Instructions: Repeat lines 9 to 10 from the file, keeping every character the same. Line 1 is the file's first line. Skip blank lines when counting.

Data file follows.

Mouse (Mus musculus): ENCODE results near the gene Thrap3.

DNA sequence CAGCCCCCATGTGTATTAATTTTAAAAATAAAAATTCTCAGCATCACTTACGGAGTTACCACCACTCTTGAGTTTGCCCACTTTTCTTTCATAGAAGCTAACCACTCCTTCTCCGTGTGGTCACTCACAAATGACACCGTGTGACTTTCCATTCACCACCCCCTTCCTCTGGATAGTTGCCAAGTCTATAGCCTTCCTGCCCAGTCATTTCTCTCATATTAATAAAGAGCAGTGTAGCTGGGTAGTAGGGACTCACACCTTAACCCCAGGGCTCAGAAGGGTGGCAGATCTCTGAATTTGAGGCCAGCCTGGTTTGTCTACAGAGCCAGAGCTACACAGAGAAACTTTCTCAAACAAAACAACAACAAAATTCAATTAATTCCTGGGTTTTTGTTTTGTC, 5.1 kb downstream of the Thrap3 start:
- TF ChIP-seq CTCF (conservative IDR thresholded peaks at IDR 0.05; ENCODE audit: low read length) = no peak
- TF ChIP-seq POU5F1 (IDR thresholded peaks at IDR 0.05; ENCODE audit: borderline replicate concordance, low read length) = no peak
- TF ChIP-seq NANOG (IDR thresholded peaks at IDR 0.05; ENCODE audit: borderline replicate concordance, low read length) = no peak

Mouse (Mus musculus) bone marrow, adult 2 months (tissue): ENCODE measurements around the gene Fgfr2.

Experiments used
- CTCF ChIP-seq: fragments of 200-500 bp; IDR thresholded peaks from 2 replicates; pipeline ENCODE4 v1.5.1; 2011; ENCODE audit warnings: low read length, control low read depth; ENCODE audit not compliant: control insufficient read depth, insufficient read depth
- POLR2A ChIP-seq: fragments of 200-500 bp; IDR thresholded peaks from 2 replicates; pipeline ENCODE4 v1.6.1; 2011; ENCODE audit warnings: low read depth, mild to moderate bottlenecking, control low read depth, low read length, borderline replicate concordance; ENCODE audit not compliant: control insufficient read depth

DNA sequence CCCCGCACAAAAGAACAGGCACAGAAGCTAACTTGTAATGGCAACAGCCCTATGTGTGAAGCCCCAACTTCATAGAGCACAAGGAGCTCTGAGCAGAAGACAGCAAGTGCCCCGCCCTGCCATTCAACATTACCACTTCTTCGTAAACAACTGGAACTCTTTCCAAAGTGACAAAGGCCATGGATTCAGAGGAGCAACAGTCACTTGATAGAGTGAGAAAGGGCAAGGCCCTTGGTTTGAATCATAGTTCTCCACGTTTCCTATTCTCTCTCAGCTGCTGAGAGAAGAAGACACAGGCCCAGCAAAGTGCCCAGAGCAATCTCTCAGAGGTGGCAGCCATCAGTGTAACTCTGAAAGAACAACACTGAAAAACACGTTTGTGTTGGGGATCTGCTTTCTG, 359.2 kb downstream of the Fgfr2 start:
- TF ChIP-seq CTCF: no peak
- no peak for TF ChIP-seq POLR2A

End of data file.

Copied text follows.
- POLR2A ChIP-seq: fragments of 200-500 bp; IDR thresholded peaks from 2 replicates; pipeline ENCODE4 v1.6.1; 2011; ENCODE audit warnings: low read depth, mild to moderate bottlenecking, control low read depth, low read length, borderline replicate concordance; ENCODE audit not compliant: control insufficient read depth

DNA sequence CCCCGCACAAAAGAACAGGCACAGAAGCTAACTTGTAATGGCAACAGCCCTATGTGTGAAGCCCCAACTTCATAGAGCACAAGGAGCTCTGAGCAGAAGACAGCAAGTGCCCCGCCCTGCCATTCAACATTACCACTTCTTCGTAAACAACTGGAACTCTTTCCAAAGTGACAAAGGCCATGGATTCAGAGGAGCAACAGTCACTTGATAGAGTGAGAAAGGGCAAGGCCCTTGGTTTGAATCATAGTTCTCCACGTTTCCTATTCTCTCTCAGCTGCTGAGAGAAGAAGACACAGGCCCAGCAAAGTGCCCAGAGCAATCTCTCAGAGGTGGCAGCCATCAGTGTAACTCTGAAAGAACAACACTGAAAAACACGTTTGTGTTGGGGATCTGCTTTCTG, 359.2 kb downstream of the Fgfr2 start: